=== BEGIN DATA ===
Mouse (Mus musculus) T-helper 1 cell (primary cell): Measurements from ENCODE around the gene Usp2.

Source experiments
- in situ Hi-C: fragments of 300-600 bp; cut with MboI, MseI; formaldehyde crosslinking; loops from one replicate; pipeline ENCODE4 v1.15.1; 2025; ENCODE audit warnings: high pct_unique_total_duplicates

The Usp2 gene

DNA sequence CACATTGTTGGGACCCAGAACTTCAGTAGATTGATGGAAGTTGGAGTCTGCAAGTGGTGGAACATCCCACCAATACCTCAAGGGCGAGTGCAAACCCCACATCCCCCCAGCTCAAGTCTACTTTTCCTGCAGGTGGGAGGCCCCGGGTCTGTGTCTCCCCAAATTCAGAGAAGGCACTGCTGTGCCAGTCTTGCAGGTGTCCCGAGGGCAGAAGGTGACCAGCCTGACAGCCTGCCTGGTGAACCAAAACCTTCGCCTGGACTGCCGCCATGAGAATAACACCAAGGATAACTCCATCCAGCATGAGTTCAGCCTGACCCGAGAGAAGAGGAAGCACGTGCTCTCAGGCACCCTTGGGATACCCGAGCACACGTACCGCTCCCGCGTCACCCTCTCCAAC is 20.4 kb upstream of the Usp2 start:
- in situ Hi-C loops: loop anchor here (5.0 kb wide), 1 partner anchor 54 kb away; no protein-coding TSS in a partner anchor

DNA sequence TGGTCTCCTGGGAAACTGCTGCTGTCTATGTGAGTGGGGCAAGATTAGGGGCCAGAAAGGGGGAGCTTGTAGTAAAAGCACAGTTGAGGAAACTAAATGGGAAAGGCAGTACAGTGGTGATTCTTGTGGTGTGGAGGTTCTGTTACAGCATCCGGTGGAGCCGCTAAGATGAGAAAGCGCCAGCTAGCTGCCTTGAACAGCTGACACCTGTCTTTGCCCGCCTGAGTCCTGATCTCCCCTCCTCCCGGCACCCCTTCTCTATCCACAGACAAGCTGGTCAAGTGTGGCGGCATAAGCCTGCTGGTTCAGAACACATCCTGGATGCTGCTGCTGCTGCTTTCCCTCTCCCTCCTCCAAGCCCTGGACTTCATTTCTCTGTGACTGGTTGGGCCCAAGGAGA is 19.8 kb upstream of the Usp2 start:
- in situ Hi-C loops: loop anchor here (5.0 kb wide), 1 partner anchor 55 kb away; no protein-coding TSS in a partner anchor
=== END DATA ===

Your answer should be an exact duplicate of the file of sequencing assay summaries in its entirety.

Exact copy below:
Mouse (Mus musculus) T-helper 1 cell (primary cell): Measurements from ENCODE around the gene Usp2.

Source experiments
- in situ Hi-C: fragments of 300-600 bp; cut with MboI, MseI; formaldehyde crosslinking; loops from one replicate; pipeline ENCODE4 v1.15.1; 2025; ENCODE audit warnings: high pct_unique_total_duplicates

The Usp2 gene

DNA sequence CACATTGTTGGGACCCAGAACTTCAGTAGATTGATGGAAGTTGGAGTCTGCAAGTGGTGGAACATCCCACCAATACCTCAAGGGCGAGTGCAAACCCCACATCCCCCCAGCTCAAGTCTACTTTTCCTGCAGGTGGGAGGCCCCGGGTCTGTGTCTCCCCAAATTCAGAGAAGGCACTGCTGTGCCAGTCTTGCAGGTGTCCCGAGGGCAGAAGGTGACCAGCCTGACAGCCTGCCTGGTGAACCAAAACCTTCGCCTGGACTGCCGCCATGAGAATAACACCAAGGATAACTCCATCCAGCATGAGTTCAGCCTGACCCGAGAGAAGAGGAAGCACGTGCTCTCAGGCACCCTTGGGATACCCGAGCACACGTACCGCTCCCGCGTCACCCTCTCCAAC is 20.4 kb upstream of the Usp2 start:
- in situ Hi-C loops: loop anchor here (5.0 kb wide), 1 partner anchor 54 kb away; no protein-coding TSS in a partner anchor

DNA sequence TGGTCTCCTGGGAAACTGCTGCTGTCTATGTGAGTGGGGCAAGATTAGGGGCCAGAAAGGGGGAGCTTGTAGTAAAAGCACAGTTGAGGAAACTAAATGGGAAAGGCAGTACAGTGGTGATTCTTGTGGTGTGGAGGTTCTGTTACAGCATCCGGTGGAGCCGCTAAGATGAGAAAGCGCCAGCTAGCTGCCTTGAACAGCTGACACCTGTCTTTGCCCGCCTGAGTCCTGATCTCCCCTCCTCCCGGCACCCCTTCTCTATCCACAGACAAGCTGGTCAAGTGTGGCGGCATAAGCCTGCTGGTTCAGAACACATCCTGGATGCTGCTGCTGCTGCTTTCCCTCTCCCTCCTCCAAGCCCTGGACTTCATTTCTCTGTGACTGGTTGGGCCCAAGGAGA is 19.8 kb upstream of the Usp2 start:
- in situ Hi-C loops: loop anchor here (5.0 kb wide), 1 partner anchor 55 kb away; no protein-coding TSS in a partner anchor